Zamot later returned to Michniewicz's cubicle to ask Michniewicz when she first noticed that the case had not been prepared. (Tr. A 25). When Michniewicz gave him the date, Zamot responded that she had had enough time to communicate with him about the case before the hearing. (Id.). Michniewicz repeatedly emphasized that it was his responsibility to prepare the case and eventually told him to leave her cubicle. (Tr. A 26). Zamot characterized Michniewicz's behavior as a "bullying tactic [designed to] display[] power, control and arrogance," which caused him embarrassment because it had occurred within earshot of the other legal assistants. (Tr. A 26; Tr. C 4).

Michniewicz recalled that Zamot returned to her cubicle a second time to rehash the topic, this time when no other employees were nearby. (Tr. A 144-45). Michniewicz testified that Zamot yelled at her and she felt threatened by him during this encounter. (Tr. A 144, 147). She told him to leave her cubicle three times before he finally left. (Tr. A 145). Despite her apprehension about Zamot's behavior, Michniewicz testified that she never told Roth about the incident because the conflict did not continue after that day and she wanted to "give Zamot a break" as a new employee. (Tr. A 145-46, 149).

C. Zamot's Interactions with Other Employees

Both parties agree that Zamot had minimal interactions with his colleagues during his tenure in the FHO, but they dispute the cause. (Tr. A 159-60, 180; Tr. B 107). On the one hand, Zamot testified that he felt ostracized by the female legal assistants. (Tr. C 15). On the other hand, his fellow employees testified that they often felt demeaned by Zamot when they tried to help him. (Tr. A 112, 114, 158-59). This led them to communicate with him only when necessary. (Tr. B 106, 115, 140). Zamot admitted that he stopped talking to Michniewicz at some point during his tenure, which created an understandably difficult relationship.*fn4 (Tr. A 159-63; Tr. B 40). Michniewicz testified that despite those difficulties, their relationship eventually improved and evolved into "a semi-working relationship." (Tr. A 165).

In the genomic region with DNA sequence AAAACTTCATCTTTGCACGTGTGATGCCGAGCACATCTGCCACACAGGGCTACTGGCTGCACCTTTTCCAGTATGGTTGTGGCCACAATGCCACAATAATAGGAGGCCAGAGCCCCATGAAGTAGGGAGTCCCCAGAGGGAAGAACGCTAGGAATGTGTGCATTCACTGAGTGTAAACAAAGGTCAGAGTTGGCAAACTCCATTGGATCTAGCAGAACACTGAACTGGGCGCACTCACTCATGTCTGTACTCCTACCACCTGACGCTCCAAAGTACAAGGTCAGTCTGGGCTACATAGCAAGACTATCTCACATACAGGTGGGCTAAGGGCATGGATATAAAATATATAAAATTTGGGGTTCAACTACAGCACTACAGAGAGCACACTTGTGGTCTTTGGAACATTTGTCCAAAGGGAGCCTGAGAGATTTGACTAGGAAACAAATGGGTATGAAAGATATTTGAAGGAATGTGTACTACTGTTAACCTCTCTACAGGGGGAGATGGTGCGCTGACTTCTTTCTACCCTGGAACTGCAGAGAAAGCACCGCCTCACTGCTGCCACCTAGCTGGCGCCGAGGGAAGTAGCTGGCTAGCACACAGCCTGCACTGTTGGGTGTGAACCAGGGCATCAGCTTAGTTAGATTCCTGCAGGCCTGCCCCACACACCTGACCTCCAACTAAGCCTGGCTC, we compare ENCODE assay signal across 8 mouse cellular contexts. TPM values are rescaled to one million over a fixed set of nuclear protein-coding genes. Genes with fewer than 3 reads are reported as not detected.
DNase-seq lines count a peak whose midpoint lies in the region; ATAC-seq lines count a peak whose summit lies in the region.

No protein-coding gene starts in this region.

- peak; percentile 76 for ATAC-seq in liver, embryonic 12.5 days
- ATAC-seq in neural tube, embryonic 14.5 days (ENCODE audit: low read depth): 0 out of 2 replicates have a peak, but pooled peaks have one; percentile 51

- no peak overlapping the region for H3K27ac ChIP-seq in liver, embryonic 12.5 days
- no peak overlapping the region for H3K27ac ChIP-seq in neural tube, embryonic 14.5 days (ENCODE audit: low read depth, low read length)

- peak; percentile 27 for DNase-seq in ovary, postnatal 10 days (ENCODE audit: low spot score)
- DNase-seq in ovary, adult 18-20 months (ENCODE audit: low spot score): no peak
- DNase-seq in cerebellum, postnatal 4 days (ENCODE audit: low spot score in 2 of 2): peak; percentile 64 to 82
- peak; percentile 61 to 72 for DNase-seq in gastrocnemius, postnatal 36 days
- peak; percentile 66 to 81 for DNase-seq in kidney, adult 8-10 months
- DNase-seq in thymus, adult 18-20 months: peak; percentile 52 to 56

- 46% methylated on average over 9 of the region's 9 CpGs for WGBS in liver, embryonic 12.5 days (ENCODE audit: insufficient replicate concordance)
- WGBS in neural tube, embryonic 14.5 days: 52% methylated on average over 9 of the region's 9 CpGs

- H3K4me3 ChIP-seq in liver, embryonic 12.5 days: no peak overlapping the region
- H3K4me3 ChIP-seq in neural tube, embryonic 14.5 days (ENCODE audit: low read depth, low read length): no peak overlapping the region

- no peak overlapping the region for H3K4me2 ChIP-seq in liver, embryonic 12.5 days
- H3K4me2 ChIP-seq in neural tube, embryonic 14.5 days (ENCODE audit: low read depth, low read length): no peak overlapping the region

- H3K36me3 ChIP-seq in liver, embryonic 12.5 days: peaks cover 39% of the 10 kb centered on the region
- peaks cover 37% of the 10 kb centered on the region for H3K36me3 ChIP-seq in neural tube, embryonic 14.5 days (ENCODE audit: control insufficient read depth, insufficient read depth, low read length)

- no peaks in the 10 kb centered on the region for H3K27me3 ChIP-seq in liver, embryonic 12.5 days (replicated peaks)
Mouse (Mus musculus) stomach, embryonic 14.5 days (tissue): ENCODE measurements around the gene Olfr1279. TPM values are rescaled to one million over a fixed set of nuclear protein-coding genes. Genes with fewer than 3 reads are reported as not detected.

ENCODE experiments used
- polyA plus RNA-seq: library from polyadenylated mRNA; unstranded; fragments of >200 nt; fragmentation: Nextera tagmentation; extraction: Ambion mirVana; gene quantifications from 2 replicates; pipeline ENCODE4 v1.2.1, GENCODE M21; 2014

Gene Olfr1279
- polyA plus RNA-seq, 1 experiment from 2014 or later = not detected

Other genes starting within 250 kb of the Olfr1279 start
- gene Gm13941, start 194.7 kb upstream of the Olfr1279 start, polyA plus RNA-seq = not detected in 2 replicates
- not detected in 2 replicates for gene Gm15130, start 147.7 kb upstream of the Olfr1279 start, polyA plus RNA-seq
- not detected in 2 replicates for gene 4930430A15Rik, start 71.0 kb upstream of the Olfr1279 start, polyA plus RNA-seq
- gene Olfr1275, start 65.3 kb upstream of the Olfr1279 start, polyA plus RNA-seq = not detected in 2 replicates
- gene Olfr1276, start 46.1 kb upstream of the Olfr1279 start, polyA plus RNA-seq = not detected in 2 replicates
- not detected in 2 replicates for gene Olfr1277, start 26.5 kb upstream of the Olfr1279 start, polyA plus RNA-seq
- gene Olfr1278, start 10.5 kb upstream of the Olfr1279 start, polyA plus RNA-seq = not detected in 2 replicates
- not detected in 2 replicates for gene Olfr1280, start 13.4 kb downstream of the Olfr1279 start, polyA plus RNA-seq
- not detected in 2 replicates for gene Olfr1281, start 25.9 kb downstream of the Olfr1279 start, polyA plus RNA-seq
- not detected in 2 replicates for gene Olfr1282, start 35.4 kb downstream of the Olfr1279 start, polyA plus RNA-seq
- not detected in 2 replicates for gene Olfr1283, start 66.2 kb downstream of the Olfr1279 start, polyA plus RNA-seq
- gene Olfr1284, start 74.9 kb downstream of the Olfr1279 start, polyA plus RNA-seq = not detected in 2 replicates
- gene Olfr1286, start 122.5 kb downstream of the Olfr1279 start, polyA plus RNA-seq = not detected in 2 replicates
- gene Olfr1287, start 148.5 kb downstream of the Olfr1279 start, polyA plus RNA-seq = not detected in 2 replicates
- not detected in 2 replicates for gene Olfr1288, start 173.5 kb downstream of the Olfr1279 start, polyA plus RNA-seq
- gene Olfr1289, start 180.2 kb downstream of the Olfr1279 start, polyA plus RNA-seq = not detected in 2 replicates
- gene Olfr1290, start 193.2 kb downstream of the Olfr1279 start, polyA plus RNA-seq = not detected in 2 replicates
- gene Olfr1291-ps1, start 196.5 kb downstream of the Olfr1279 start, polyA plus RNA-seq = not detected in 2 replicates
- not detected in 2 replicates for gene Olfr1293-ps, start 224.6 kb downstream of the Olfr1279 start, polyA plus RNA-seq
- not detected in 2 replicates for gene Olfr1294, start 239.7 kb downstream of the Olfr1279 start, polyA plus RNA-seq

Robert Snead ("Snead"), a male employee who transferred to the FHO in February 2006 and became friendly with Zamot, observed that Zamot had "minimal," but "professional" contact with the female legal assistants. (Tr. A 180, 188). Snead did not find those relationships to be unusual, however, and never observed any conduct on the part of Zamot's colleagues that suggested any gender bias against him. (Id.). Indeed, based upon Snead's more than twenty years of employment within the DHS, he concluded that the "culture" in the FHO was "probably one of the best in the agency." (Tr. A 178).

III. Zamot's Job Performance and Termination

A. Zamot's Annual Performance Evaluations

During his twenty-seven months in the FHO, Zamot received two annual performance reviews by Roth. (Tr. A 28; Exs. 7-F, 7-G). Both reflected a substantial majority of "average" ratings, with a few "above average" ratings. (Exs. 7-F, 7-G). Roth included narrative comments about Zamot's job performance in each evaluation, none of which were negative. (Id.). In both evaluations, Roth opined that Zamot performed his job "adequately." (Id.).

Despite the evaluations' ratings, Susan Walsh ("Walsh"), the Deputy Director of Human Resources, characterized them as "probably two of the lowest-rated performance evaluations" she had seen, due to the DHS's practice of "evaluating and escalating" ratings. (Tr. B 156). Roth testified that Zamot's ratings were in fact inflated because he was afraid to rate Zamot's performance as below average. (Tr. B 125). Roth explained that he feared he would lose his job if he issued honest appraisals of Zamot's work as a result of the "political connections" that he perceived Zamot had. (Tr. B 125).

B. Zamot's Case Preparation

Roth, Michniewicz, Sekelsky and Doescher all testified that Zamot's preparation of cases for hearings was generally poor. (Tr. A 111, 158; Tr. B 106, 139). According to them, Zamot often misidentified the issues for the hearings or stipulated to positions that were not supported by the agency's record. (Tr. A 158, 161; Tr. B 106, 139; Ex. 9-B). Each testified that Zamot reacted poorly when they attempted to discuss the errors with him and teach him how to address those issues in the future. Specifically, they described Zamot's responses to their efforts as "argumentative" (Tr. B 114), "[dis]agreeable" (Tr. A 112), "defensive" (Tr. A 159) and "condescending" (Tr. A 159; Tr. B 106).